The Covenant to Establish a Commonwealth of the Northern Mariana Islands in Political Union with the United States of America ("Covenant"), Pub.L. No. 94-241, 90 Stat. 263 (1976), reprinted in 48 U.S.C.A. Sec. 1681 note (1987), declares in relevant part that "those provisions of the Constitution, treaties and laws of the United States applicable to the Northern Mariana Islands, will be the supreme law of the Northern Mariana Islands."1 Covenant Sec. 102. Section 105 of the Covenant qualifies this language somewhat by requiring that Congress not exercise its legislative authority in such a way as to violate the "fundamental provisions" of the Covenant respecting the CNMI's "right of self-government," and specifically mentions Articles I, II and III and Sections 501 and 805 of the Covenant as provisions which "may be modified only with the consent of the Government of the United States and the Government of the Northern Mariana Islands." Because the Act is expressly made applicable not only to the CNMI but to the several States as well, see 46 U.S.C.App. Sec. 1702(27),2 and nothing in the Act is violative of the provisions of Section 105 of the Covenant,3 the Act constitutes part of the supreme law of the CNMI and necessarily overrides any inconsistent local law.4 Covenant Secs. 102, 105. Accordingly, and for the same reason, the appellants' argument that the Act does not apply in the CNMI because the CNMI did not expressly consent to it is wholly without merit.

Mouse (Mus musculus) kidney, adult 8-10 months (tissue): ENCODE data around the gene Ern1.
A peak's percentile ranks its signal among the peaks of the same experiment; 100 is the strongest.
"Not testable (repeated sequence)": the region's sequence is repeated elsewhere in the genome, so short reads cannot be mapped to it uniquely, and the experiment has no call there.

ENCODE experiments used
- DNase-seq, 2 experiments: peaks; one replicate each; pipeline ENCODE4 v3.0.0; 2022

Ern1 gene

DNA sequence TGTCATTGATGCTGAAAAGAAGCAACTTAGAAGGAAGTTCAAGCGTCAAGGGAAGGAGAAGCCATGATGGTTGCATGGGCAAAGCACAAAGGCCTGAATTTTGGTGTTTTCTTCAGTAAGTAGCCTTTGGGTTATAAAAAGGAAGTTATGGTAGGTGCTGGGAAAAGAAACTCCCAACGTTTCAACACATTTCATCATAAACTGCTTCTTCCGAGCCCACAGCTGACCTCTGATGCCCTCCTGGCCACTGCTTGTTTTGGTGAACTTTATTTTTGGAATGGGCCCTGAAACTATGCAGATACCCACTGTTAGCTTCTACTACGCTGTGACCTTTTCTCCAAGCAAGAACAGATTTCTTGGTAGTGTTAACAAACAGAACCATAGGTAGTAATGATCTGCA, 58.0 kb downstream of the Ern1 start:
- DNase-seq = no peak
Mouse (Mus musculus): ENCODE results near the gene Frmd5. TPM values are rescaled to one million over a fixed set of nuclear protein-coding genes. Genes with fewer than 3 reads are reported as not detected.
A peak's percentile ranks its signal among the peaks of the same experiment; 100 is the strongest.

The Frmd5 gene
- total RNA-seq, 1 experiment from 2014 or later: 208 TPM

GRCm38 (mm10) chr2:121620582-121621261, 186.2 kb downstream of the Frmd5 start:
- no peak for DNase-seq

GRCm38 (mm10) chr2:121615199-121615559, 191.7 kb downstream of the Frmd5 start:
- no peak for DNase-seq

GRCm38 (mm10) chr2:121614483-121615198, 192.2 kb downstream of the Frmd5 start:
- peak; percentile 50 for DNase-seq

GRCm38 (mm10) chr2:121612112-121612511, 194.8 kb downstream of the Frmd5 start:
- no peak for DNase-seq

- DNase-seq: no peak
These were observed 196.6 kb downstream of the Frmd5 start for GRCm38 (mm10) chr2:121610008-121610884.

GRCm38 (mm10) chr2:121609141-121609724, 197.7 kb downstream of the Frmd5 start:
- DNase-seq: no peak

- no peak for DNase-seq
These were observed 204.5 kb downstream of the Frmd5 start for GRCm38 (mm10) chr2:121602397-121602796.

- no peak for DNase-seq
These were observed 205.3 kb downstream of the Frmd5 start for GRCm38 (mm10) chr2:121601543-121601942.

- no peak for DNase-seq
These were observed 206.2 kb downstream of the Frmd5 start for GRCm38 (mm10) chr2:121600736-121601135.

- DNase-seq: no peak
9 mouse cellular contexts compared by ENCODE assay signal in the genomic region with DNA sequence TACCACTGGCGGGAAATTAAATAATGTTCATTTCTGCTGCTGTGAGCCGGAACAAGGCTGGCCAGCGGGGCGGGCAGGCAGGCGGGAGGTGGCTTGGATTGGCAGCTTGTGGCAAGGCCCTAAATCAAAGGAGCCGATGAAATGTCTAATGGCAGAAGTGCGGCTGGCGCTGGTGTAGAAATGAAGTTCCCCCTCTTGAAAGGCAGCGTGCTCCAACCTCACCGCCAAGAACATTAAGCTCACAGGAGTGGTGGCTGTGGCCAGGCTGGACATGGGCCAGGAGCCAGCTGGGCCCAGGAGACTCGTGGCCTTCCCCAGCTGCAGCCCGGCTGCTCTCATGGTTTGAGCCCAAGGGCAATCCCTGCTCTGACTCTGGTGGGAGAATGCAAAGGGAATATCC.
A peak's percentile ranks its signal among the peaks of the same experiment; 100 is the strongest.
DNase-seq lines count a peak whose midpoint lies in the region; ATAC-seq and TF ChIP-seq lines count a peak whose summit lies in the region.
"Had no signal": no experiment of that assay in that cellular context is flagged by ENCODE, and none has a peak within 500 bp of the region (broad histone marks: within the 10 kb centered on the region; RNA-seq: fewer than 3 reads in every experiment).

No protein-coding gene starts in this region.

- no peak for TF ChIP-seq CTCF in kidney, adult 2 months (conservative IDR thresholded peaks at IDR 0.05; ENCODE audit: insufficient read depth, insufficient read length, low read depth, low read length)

Among other things, the Act exempts from federal antitrust laws those agreements and activities which are subject to the regulatory oversight of the FMC. 46 U.S.C.App. Sec. 1706(a); H.R.Rep. No. 53, Part I, 98th Cong., 2d Sess. 3, reprinted in 1984 U.S.Code Cong. & Admin.News 167, 168. Specifically, the Act bars private antitrust lawsuits, providing instead for an administrative complaint and review process before the FMC, which has exclusive jurisdiction over all such matters. Seawinds Ltd. v. Nedlloyd Lines, B.V., 80 B.R. 181, 183-84 (N.D.Cal.1987), aff'd, 846 F.2d 586 (9th Cir.), cert. denied, --- U.S. ----, 109 S.Ct. 226, 102 L.Ed.2d 216 (1988); H.R.Rep. No. 53, Part I at 12, 1984 U.S.Code Cong. & Admin.News at 177. Thus, while no private party may sue for damages or for injunctive relief under the antitrust laws for conduct falling within the purview of the Act, see 46 U.S.C.App. Sec. 1706(c)(2), the FMC is empowered to order reparations, including double damages, to impose sanctions and penalties for prohibited conduct, and to file suit in federal district court against the offending party. See, e.g., 46 U.S.C.App. Secs. 1705(g) and (h), 1710; Seawinds, 80 B.R. at 184.